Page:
Nowhere to hide

Ex­cept maybe in the hedge

Finweek English Edition - - News -

IN­VESTORS ARE run­ning for cover. The worst de­ci­sion by any­body with an eq­ui­ties port­fo­lio they’ve held for more than a year is to sell. But, sadly, some in­vestors are do­ing that. Pri­vate client man­agers tell me they ad­vise clients that sell­ing shares now only ce­ments losses and they should ride out the storm. But in the end it’s the client’s de­ci­sion – and some are adamant they want out.

What other op­tions are there? Cash and fixed-in­ter­est funds, per­haps as a tem­po­rary mea­sure. The only good thing about cash – sud­denly the king again – is that South Africa’s rel­a­tively high in­ter­est rates of­fer a de­cent re­turn, at least be­fore tax. But it’s only a short-term strat­egy: you aren’t go­ing to get any cap­i­tal growth out of a money mar­ket fund.

There are also hedge funds. Those make many in­vestors ner­vous and are blamed for all sorts of ills, most re­cently (glob­ally) as pro­mot­ing “evil” short sell­ing. What hog­wash. Tak­ing a view on a share price you ex­pect to de­cline is a per­fectly le­git­i­mate strat­egy and, if paired with views on shares where the price is ex­pected to rise, opens up op­tions for a man­ager to ex­ploit the mar­ket’s ups and downs.

That eq­uity long/short strat­egy is the most com­mon type of hedge fund found in the South African in­dus­try. The only weak­ness, as I see it, is that many such funds, while us­ing short­ing, are too mar­ket di­rec­tional. So they tend to mir­ror the per­for­mance of SA’s eq­ui­ties mar­ket.

The lat­est No­vare In­vest­ments SA hedge fund sur­vey of­fers a use­ful in­sight into lo­cal hedge funds and they cer­tainly don’t look bad. The in­dus­try here is grow­ing and at­tract­ing pos­i­tive in­flows of in­vest­ment cap­i­tal (I sus­pect soon to be re­leased unit trust statis­tics will show out­flows in many cat­e­gories). The No­vare sur­vey only looks at rand-de­nom­i­nated and SA-domi­ciled hedge funds but reck­ons that cov­ers at least 90% of the SA in­dus­try.

To­tal as­sets un­der man­age­ment (for the year to end-June) in­creased to R30,3bn from R25,9bn in the pre­vi­ous year. Some 20 new hedge funds were launched but 21 were dis­con­tin­ued, with money re­turned to in­vestors. No­vare sees that as con­sol­i­da­tion in the in­dus­try.

Net in­flows stood at R6,3bn (R7,1bn in 2007) – not bad for a year when ev­ery­body was ner­vous about the mar­ket. But who are th­ese in­vestors?

Top of the list is funds-of-hedge-funds (FOHF), prob­a­bly the most sen­si­ble route for an in­di­vid­ual in­vestor, as you have di­ver­sity of funds and styles and a pro­fes­sional se­lect­ing and mon­i­tor­ing the funds. FOHFs are also more af­ford­able – sin­gle man­date funds don’t of­ten take in­vest­ments of less than R1m.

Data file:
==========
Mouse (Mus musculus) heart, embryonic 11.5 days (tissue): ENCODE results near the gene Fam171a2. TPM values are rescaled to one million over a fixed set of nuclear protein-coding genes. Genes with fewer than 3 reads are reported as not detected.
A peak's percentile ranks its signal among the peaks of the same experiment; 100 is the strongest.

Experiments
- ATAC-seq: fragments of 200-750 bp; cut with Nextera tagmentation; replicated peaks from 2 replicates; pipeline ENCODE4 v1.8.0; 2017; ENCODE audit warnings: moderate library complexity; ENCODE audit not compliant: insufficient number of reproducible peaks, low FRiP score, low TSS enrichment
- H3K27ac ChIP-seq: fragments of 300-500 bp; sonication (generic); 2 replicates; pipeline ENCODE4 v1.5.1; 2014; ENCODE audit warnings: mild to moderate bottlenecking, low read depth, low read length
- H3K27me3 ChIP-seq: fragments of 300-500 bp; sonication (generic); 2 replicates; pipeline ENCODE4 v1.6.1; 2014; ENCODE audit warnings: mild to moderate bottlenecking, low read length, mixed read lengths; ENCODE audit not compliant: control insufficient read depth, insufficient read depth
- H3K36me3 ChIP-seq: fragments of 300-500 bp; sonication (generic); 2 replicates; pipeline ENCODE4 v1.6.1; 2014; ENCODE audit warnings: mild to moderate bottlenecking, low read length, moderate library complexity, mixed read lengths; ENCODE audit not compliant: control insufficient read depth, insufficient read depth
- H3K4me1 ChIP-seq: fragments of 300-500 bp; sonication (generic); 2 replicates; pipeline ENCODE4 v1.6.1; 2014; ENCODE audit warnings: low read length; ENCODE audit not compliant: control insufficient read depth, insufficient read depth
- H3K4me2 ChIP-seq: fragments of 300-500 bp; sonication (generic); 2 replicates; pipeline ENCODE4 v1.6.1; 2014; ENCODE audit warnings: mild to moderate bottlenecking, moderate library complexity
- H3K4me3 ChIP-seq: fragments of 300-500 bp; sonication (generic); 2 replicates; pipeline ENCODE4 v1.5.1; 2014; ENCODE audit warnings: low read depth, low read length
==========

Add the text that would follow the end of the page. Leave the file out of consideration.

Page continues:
Sur­pris­ingly, high net worth in­di­vid­u­als are the sec­ond largest group of in­vestors in hedge funds. The per­cent­age of wealthy in­di­vid­u­als has fallen to 9% (of in­dus­try as­sets) from 18,2% the pre­vi­ous year. How­ever, No­vare doesn’t be­lieve that’s part of a new longer-term trend. Third largest in­vestors are pen­sion and life funds, which may sur­prise some peo­ple – even if you don’t like hedge funds you prob­a­bly have ex­po­sure to them.

What’s en­cour­ag­ing to read in the sur­vey is that hedge fund man­agers rep­re­sent­ing 75% of in­dus­try as­sets co-in­vest in the funds they run. It’s al­ways a good sign when the fund man­ager in­vests in the fund and is the first ques­tion prospec­tive in­vestors should ask when con­sid­er­ing a hedge fund.

What tends to scare peo­ple about hedge funds is lever­age, or gear­ing. Ac­cord­ing to the sur­vey, SA funds do gear but are quite re­spon­si­ble about it. For ex­am­ple, only 3% of the funds cov­ered in the sur­vey use ex­ter­nal cash bor­row­ings to gear. Most (68%) use fu­tures con­tracts or de­riv­a­tives for lever­age, and 62% use scrip lend­ing, mainly for short­ing. The av­er­age level of lever­age through­out all hedge funds mea­sured as a per­cent­age of as­sets lever­aged more than twice the cap­i­tal in the fund is 24%, down from 36% in the pre­vi­ous year.

But what about per­for­mance? It’s not a good mea­sure of hedge funds: some de­lib­er­ately sac­ri­fice per­for­mance for cap­i­tal pro­tec­tion. But in­vestors want to know about per­for­mance.

Al­most a third of the funds had a neg­a­tive re­turn in first quar­ter 2008, which sup­ports my view that the weak­ness in the in­dus­try here is that too many of the long/ short funds are mar­ket di­rec­tional. For the year the av­er­age re­turn across all the hedge funds was “marginally pos­i­tive,” says No­vare, but adds there’s wide dis­per­sion in re­turns. For ex­am­ple, over the year the fixed in­ter­est ar­bi­trage funds had pos­i­tive re­turns rang­ing be­tween 10% and 25%.

So if in­vestors are ner­vous – and sen­si­ble about their choices – they might find that hedge funds are the place to hide in this stormy mar­ket.

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